As a mother of a child with multiple disabilities, moments often arise where I find myself clinging to hope. 

Sometimes it alone is what keeps me going. 

Wishing to someday see her walk and to hear her speak; hope is a part of our everyday life. 

At a recent appointment to discuss orthopedic surgery for my daughter, hope found me.

Already on edge and nervous to discuss major surgery for my daughter, Ryleigh, I sat in the waiting room of a children’s hospital completing a multitude of forms.  

While I scribbled down her medical history and listed the endless number of specialists that she already sees, my daughter happily crawled all around the waiting room.  

My husband scooped her up and sat down on a sofa to snuggle, across from me.  

My son was intently playing on his iPad beside me.  

I was almost oblivious to the goings on around me as I dove into the overwhelming questionnaire on my daughter’s medical issues.

As I tried to concentrate on the paperwork, I heard a conversation begin between my husband and another mom.  

She was sitting beside him and asking about our daughter.  

He was telling her our daughter’s diagnosis and she was sharing about her own daughter.  

I knew I had a mountain of forms to finish, so I sat half-listening….until I heard her say, “My daughter crawled exactly like your daughter until she started walking two years ago.”  

As fast a rocket, I darted over and joined them on the sofa.  

I apologized for interrupting her and introduced myself.  What happened next gave me chills and left me fighting back tears.

She told us that she had been watching our daughter crawl, and it looked identical to how her daughter once crawled.  

Her daughter also had extremely lax joints and very low muscle tone.  

She said that our girl even looked like her own daughter when she was little.   

I asked how old her child was, and she gestured over to her…..she was twelve years old and she was WALKING towards us with a walker!!  

I immediately teared up watching this beautiful girl walk closer to us with such grace.  

She was smiling and she was crossing the large room with ease.  

Her mom told us that she had crawled exactly like Ryleigh until she was ten years old.  

And then out of the blue, she WALKED!  

I was studying her every move and I was in awe of this young lady.  

As her mom introduced her to us, I patted her arm and told her how pleased I was to meet her.  

Holding back a massive floodgate of tears, I listened to her mom share what doctors had told her.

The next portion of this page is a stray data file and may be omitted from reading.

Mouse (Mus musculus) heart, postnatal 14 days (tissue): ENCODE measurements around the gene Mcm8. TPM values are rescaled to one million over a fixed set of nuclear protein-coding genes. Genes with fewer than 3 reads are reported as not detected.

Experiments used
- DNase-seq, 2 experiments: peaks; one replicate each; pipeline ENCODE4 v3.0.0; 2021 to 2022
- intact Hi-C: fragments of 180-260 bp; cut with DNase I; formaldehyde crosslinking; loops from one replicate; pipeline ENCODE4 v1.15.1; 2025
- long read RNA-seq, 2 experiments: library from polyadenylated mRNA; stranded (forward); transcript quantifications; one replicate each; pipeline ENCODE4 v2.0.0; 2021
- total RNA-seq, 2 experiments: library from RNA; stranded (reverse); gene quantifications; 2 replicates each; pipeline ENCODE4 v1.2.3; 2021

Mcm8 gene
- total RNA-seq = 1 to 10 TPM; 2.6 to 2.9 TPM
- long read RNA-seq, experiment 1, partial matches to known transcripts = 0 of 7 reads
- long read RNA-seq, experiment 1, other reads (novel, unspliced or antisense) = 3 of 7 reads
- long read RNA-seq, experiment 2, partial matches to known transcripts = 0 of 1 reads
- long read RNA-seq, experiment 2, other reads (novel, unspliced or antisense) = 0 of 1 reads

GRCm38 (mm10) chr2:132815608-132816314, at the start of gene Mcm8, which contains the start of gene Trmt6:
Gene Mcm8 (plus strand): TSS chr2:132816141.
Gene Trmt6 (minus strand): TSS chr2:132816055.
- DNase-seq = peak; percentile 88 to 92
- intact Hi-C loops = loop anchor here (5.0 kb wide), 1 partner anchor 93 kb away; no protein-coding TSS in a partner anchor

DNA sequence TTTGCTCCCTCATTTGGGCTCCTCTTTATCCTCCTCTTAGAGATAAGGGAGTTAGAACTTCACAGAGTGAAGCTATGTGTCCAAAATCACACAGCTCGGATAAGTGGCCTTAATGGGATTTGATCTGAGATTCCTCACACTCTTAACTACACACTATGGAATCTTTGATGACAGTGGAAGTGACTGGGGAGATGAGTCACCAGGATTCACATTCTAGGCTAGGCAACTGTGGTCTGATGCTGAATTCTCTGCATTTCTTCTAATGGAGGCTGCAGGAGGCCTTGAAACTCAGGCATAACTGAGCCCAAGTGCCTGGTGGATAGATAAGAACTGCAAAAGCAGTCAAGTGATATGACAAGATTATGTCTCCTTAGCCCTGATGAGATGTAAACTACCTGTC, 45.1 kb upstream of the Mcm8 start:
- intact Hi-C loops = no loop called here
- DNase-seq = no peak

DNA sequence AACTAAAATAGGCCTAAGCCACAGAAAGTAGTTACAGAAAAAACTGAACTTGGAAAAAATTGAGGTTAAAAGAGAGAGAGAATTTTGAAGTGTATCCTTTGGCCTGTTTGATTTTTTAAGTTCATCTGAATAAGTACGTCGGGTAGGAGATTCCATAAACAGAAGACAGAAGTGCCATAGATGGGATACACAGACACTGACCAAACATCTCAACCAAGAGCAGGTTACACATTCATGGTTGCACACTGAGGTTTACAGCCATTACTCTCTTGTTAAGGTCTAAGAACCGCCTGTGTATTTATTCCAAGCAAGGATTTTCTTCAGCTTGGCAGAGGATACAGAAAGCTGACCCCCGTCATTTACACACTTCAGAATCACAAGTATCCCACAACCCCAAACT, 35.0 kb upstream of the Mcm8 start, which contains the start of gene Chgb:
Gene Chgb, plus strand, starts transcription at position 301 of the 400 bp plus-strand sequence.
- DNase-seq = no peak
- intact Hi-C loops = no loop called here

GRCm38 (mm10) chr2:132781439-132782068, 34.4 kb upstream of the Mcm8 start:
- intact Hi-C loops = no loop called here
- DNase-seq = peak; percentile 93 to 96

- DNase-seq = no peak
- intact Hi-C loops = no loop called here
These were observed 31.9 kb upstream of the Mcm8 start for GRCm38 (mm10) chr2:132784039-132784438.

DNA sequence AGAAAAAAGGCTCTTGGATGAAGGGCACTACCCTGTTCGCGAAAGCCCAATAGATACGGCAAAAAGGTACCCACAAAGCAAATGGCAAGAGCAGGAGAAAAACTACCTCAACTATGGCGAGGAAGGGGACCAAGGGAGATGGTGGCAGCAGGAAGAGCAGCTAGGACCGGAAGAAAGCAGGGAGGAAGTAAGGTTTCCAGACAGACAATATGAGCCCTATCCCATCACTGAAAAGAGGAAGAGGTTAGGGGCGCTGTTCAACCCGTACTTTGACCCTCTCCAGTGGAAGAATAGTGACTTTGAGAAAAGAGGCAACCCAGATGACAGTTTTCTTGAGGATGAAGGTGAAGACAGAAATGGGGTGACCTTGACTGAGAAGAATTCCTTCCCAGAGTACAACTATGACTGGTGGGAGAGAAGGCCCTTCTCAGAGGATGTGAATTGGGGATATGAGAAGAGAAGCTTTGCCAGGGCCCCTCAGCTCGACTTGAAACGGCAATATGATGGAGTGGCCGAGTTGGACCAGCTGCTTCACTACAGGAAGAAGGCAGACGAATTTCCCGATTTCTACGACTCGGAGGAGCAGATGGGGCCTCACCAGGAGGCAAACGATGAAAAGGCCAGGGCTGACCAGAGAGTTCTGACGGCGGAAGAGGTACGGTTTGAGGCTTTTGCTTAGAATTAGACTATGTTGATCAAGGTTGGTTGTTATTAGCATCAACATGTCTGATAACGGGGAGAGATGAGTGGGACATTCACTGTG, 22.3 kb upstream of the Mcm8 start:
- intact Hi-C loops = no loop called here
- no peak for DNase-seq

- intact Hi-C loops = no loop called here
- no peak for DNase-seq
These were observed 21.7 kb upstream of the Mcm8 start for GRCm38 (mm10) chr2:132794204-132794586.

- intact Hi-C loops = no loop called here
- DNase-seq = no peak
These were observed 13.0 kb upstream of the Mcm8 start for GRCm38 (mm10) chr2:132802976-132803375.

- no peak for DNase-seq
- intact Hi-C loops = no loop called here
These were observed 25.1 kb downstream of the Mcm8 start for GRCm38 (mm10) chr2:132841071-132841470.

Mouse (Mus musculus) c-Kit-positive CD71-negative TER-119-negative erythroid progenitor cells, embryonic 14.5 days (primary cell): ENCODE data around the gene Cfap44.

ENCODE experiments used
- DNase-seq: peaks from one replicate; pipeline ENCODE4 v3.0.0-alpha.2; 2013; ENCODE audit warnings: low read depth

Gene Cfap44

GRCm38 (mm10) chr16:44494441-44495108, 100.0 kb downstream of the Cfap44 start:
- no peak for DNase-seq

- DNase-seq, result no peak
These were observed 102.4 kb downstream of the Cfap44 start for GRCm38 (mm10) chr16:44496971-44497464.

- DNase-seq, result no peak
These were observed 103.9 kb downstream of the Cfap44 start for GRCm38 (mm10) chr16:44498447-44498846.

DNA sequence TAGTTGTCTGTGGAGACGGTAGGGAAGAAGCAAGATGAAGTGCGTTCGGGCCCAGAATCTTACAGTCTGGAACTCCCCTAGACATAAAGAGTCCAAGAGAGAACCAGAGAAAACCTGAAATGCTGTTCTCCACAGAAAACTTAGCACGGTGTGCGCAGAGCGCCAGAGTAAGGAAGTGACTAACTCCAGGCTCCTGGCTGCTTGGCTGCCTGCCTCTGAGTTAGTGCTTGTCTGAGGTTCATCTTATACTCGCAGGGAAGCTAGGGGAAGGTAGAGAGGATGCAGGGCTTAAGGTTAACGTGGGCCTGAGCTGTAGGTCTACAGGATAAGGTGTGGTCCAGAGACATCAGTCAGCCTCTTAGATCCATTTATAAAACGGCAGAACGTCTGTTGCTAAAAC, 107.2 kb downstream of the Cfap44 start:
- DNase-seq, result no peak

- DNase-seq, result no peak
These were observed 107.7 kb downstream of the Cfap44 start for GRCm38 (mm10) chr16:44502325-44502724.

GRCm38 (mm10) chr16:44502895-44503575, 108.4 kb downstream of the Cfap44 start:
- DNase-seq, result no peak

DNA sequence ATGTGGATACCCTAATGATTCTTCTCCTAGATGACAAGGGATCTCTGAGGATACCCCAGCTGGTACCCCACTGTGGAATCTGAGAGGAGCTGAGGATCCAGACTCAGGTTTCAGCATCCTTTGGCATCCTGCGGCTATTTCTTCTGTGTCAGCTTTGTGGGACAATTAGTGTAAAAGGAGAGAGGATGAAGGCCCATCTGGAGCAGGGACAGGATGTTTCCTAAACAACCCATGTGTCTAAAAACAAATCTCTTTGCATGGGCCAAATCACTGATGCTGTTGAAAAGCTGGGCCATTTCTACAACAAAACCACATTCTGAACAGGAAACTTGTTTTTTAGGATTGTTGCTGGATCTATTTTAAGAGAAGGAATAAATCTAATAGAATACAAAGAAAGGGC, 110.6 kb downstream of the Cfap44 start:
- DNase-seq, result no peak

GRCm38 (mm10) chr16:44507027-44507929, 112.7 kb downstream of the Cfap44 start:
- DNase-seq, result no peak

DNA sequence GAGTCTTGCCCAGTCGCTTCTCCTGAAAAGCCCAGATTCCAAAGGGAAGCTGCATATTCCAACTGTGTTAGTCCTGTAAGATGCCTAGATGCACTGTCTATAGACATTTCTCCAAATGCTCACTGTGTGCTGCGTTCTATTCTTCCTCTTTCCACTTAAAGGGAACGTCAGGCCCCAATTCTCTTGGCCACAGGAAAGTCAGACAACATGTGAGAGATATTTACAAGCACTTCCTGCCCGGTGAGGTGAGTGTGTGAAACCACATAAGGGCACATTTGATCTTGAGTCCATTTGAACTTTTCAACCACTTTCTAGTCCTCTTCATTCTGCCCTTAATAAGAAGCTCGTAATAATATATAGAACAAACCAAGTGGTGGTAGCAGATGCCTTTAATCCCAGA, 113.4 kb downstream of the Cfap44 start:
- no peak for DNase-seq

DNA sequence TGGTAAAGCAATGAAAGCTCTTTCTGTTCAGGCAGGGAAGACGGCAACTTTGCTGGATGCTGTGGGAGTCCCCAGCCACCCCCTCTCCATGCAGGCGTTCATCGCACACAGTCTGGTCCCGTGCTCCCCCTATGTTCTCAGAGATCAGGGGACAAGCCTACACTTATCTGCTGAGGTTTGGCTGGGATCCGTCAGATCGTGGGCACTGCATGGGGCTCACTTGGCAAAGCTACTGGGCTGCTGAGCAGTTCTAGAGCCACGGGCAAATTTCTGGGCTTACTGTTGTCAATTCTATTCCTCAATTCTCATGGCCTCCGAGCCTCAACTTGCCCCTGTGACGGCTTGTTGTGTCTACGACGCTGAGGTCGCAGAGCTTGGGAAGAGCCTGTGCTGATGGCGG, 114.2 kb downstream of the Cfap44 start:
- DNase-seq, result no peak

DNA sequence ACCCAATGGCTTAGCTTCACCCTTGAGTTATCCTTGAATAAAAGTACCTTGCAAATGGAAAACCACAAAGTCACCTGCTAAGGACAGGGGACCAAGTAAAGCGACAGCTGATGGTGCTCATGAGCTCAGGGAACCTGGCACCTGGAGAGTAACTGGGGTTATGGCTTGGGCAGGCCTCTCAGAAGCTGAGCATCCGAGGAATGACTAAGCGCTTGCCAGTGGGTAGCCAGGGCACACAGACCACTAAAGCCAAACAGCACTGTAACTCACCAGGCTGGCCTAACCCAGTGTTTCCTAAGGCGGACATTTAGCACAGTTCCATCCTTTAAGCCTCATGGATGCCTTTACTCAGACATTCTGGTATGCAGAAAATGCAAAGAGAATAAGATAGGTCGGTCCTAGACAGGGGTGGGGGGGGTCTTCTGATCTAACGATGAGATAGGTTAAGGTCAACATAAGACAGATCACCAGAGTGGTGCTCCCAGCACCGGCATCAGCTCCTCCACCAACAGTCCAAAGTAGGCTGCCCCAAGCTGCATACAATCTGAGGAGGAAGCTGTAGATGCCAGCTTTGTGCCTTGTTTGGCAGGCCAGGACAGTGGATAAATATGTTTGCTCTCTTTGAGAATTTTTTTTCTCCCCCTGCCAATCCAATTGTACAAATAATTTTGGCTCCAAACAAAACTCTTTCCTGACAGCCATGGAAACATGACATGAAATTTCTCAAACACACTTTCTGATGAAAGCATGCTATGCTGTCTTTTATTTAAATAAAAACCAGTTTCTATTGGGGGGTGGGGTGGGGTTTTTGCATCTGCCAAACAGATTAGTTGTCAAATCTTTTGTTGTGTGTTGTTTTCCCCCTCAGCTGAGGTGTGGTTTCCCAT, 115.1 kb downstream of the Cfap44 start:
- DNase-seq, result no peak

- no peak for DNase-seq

That her child would NEVER walk.  

She told us how she never gave up hope and how hard they had worked through the years. 

Doctors have told us that if a child doesn’t walk by age four, chances are slim that it will happen.  

My child is nearly five years old, so that statistic stings badly.  

But on the day of an appointment I had been dreading for so long, I witnessed that myth being defied!!  

And I was nearly overcome with emotion.

The mom explained that her daughter doesn’t speak, but she communicates with over 200 signs.  

Seeing this girl that reminded me of an older version of my own child, I could just envision communicating with Ryleigh someday with signs.  

Of course, it would be a dream come true to hear her speak, but being able to communicate effectively with signs would be also be so meaningful and victorious!

As sad as I was on the day of this appointment, and worried about what the Orthopedic Specialist would tell us, I am forever grateful that we sought out this particular children’s hospital.  

I don’t know if this was divine intervention, but it certainly felt like a “meant to be” moment.  

I wish I could see this lady again and give her a hug.  

I wish I could tell her how meeting her and her child filled me with inspiration.  

As parents of children with special needs, we must never give up hope.  

We see the odds that are against our children, but we must see past them and never give up the fight.  

Even when we know that chances are slim, and that these things may not be in the cards for our kids, we still must find and hold on to hope.  

A miracle happened in the waiting room that day.  

Hope found me. 

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